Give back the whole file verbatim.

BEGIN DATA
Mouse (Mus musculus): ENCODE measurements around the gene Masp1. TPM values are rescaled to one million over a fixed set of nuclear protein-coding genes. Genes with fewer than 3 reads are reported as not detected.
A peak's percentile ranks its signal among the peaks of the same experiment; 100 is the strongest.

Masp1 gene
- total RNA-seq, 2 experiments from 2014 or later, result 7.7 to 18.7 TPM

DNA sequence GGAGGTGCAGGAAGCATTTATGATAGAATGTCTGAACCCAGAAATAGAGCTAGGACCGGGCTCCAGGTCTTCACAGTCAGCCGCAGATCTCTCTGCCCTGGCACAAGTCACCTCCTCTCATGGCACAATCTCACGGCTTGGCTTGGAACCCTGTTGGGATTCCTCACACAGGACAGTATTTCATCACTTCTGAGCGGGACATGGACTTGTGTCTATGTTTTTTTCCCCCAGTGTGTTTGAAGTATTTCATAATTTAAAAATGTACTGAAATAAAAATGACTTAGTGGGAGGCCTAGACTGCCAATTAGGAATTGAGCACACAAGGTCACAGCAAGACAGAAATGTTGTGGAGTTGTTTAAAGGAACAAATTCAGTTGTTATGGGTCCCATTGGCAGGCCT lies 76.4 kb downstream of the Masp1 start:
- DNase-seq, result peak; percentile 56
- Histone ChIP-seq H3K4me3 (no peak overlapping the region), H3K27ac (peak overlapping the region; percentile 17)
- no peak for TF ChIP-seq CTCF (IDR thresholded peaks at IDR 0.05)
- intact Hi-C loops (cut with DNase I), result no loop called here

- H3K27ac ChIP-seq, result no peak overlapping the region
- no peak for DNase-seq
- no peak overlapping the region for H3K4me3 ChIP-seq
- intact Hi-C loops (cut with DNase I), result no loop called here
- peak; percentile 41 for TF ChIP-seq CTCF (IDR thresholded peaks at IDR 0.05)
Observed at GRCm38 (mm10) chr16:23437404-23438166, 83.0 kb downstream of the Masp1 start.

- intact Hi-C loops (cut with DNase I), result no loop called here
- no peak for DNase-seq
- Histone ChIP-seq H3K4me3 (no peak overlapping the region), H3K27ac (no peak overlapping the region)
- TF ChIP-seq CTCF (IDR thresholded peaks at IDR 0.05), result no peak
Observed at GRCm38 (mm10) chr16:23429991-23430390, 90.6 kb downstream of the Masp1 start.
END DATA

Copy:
Mouse (Mus musculus): ENCODE measurements around the gene Masp1. TPM values are rescaled to one million over a fixed set of nuclear protein-coding genes. Genes with fewer than 3 reads are reported as not detected.
A peak's percentile ranks its signal among the peaks of the same experiment; 100 is the strongest.

Masp1 gene
- total RNA-seq, 2 experiments from 2014 or later, result 7.7 to 18.7 TPM

DNA sequence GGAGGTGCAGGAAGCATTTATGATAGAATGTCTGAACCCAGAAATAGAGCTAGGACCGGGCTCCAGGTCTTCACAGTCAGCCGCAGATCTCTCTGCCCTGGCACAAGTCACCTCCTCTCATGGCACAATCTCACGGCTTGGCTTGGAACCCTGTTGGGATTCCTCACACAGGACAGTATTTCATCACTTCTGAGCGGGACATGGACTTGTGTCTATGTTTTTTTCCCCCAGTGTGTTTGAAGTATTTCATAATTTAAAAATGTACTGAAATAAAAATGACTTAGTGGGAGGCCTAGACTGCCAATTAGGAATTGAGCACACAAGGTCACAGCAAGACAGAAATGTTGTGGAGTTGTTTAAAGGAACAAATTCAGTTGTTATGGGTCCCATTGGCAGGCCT lies 76.4 kb downstream of the Masp1 start:
- DNase-seq, result peak; percentile 56
- Histone ChIP-seq H3K4me3 (no peak overlapping the region), H3K27ac (peak overlapping the region; percentile 17)
- no peak for TF ChIP-seq CTCF (IDR thresholded peaks at IDR 0.05)
- intact Hi-C loops (cut with DNase I), result no loop called here

- H3K27ac ChIP-seq, result no peak overlapping the region
- no peak for DNase-seq
- no peak overlapping the region for H3K4me3 ChIP-seq
- intact Hi-C loops (cut with DNase I), result no loop called here
- peak; percentile 41 for TF ChIP-seq CTCF (IDR thresholded peaks at IDR 0.05)
Observed at GRCm38 (mm10) chr16:23437404-23438166, 83.0 kb downstream of the Masp1 start.

- intact Hi-C loops (cut with DNase I), result no loop called here
- no peak for DNase-seq
- Histone ChIP-seq H3K4me3 (no peak overlapping the region), H3K27ac (no peak overlapping the region)
- TF ChIP-seq CTCF (IDR thresholded peaks at IDR 0.05), result no peak
Observed at GRCm38 (mm10) chr16:23429991-23430390, 90.6 kb downstream of the Masp1 start.